Global Independent Analytics

Syria airstrikes: Has the West learned nothing after its 9/11 response?

Apparently, the deadly lessons of Sept. 11, 2001, have not been clear enough for David Cameron

David Wearing for CNN discusses lessons of 9/11: how the possible strikes on Syria might influence the contemporaneous world conflict?

Prime Minister of Great Britain recently supposed that international extremist have to be defended with the help of British army and air missiles. Unfortunately, repeating his forerunner’s mistakes of intruding Iraq 12 years ago, he also fails to acknowledge that those alleged strikes are very likely to escalate existing conflict in Syria. Thus his actions pose a direct threat to British nation and to other countries.

The fundamental detail in Cameron’s bombing plan bases on his assurance that not less than 70,000 non-extremist Syrian combatants would eagerly take part in the attacks thus helping British forces. Actually, the number is quit illogical since even the U.S. with its plan to use the help of 15,000 of “moderate” warriors failed to confront the Islamic State because in fact, only half a dozen troops have been put onto battleground.

The main obstacle his plan meets is the fact that there are no authentic non-extremists in amount of 70,000 because the original democratic opposition in Syria has been excelled by ISIS, that is, the affiliate of al-Qaeda in Syria. To suggest that Cameron’s dream forces would be available in the war-torn region is as groundless as was Tony Blair’s ignorance of intelligence warning against Iraq invasion.

Actually, determined ISIS opposition might be arranged only in case of serious de-escalation of the civil war and re-launch of national political process. Insofar, the outlook is rather shadowed because the major external players and their Syrian fellows never managed to bring each other to the negotiating table. This dissent mainly appeared because The U.K, the U.S. and their associates cogitated to expel Iran, who is as important Assad’s ally as Russia is. Now as Iran is included into the ring, the chances to establish diplomacy became slightly higher but still, the organization of EU International Syria Support Group would not bear fruit immediately and some time is needed to prepare and perform flourishing combat action.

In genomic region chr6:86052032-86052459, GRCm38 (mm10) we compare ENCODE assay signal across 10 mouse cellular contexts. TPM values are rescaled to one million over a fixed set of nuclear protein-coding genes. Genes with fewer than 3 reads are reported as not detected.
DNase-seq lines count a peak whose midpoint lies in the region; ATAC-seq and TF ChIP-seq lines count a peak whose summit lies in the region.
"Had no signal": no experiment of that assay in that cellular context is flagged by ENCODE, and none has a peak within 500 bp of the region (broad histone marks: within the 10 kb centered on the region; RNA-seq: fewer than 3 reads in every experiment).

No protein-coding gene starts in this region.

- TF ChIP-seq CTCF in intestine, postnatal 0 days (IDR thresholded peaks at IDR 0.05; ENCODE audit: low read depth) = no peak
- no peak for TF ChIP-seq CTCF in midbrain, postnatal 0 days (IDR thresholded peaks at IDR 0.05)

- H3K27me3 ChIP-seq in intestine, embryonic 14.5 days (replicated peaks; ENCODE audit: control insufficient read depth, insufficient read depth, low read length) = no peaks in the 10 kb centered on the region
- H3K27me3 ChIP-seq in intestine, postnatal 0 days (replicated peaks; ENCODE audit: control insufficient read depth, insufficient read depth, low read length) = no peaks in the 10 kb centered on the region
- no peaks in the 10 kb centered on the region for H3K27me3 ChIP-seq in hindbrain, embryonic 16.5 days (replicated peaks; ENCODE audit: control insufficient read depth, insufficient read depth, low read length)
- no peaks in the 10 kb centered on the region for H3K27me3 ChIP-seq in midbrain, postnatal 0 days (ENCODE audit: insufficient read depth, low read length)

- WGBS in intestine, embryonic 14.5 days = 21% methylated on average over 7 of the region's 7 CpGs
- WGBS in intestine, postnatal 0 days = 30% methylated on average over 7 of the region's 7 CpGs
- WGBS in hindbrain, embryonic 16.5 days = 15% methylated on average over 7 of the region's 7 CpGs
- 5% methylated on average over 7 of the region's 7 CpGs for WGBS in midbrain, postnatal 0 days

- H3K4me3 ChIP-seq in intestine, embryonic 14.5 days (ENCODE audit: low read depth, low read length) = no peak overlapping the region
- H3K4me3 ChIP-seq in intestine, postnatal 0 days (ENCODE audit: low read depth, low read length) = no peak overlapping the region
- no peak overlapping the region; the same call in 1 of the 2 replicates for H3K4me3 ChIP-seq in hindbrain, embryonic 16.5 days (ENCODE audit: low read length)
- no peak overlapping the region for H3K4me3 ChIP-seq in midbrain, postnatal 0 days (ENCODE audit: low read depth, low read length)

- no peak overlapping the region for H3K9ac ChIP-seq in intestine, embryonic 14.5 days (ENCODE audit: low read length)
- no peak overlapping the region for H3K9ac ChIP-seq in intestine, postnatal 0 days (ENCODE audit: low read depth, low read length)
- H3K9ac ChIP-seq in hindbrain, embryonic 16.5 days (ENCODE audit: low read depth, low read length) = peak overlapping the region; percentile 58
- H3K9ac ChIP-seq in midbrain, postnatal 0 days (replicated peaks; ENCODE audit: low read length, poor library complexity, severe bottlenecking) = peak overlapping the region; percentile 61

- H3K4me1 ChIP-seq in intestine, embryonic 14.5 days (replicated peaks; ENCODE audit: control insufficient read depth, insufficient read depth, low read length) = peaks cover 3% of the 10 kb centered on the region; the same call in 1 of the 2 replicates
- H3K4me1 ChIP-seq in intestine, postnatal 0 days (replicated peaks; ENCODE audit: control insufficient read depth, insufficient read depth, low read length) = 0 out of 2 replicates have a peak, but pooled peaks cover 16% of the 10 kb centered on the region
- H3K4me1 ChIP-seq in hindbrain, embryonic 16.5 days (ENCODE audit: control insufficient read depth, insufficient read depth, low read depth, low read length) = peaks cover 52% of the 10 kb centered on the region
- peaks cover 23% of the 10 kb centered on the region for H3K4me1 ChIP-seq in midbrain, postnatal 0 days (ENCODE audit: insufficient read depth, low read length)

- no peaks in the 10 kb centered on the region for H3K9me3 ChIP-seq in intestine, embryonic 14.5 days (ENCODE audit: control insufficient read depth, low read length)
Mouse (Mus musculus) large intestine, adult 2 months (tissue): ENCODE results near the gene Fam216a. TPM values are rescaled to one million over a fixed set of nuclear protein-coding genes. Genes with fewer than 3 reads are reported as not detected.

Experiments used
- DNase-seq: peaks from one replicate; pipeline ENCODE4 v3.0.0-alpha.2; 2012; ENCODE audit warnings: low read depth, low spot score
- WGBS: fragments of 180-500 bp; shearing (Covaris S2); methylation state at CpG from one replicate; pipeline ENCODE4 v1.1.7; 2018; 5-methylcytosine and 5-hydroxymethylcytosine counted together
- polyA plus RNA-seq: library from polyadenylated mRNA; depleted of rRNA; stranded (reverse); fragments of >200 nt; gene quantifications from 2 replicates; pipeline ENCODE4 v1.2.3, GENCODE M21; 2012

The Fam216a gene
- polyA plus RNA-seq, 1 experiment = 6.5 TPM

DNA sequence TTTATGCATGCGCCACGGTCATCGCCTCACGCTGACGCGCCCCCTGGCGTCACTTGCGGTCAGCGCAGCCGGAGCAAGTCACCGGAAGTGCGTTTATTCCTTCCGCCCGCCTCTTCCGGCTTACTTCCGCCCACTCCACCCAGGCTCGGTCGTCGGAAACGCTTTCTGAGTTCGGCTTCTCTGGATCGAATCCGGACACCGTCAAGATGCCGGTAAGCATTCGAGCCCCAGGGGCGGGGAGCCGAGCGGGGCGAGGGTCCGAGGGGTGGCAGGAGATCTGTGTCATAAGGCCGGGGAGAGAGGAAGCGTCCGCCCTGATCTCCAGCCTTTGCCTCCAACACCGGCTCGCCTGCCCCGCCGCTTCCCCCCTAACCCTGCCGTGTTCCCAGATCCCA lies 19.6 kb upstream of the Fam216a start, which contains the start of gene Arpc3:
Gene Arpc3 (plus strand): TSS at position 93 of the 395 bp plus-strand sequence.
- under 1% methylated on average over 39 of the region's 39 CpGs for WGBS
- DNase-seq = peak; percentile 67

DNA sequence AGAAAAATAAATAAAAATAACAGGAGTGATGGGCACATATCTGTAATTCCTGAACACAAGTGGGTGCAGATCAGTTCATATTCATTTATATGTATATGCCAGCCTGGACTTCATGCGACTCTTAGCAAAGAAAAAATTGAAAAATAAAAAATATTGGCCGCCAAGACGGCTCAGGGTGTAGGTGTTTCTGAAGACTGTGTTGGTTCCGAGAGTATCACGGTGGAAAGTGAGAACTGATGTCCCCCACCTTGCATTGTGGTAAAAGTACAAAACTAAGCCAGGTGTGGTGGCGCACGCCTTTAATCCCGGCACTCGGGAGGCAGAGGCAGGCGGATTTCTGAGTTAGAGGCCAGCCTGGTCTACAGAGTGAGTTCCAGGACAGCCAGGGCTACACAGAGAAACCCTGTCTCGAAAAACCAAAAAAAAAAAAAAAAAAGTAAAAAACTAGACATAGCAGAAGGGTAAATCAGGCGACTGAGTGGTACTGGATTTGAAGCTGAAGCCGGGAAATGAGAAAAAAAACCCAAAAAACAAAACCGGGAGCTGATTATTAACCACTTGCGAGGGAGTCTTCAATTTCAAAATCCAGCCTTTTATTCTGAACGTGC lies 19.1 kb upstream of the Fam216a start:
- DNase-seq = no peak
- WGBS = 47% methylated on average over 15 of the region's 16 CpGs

Wearing concludes: “To judge the current prospects of Cameron's plan for Syria, look to Iraq, where ISIS was originally born in the chaos of the Anglo-American occupation. Since the U.K. joined air strikes there a year ago, progress has been limited, to put it gently.”

In May, when ISIS strategically succeeded in Ramadi conquering, the U.S. intelligence attempted to take off rose-colored glasses from its chiefs: the lack of any significant political process in regard of eventual division of Sunni Arabs capable of reclaiming important territory from the central authorities might very well lead to a failure.

The fact that Cameron plans to endanger British citizens has to be supported by anyhow stable and plausible strategy to defeat the extremist group in case something goes wrong. For the moment Cameron not only does not have a credible scheme, but also continues jeopardizing the nation by approaching to the wider region.

In the Middle East there is another extremist group of the Saudi royal family which has backed conservative Syrian groups and is a closest ally of Britain. However, British government did not cooperate with the Saudis in order to overthrow ISIS. Instead of it, London equips and finances the Saudis in their deadly fight in Yemen. The same happened in Egypt where Britain took the wrong side and backed jihadist and terroristic regime which opened doors to extremists of the Islamic State.

By the way, the ISIS branch in Egypt is the major suspect in the downing of a Russian jet airliner. Nevertheless, President of Egypt was warmly welcomed to Downing Street and sales of British weaponry in the region rocketed. Concerning the facts, thousands of tourists from the U.K. who each year visit Egypt, let alone ordinary Egyptians are in danger.

“Cameron's government has been looking for a way into the Syrian conflict for some time, likely motivated above all by the need to restore Britain's military credibility after the failures of Iraq, Afghanistan and Libya. But a new intervention will play directly into the narrative used by ISIS to lure the Western recruits most likely to carry out attacks in Britain. And London's continued support for authoritarian regimes merely enables the killings, abuses and misrule which allow extremist groups to flourish”, Wearing assumes.

It is safe to suppose that the authorities should provide security to its people, but considering Cameron’s actions, one can suspect that David needs to check his priorities in order to achieve positive outcome.

 

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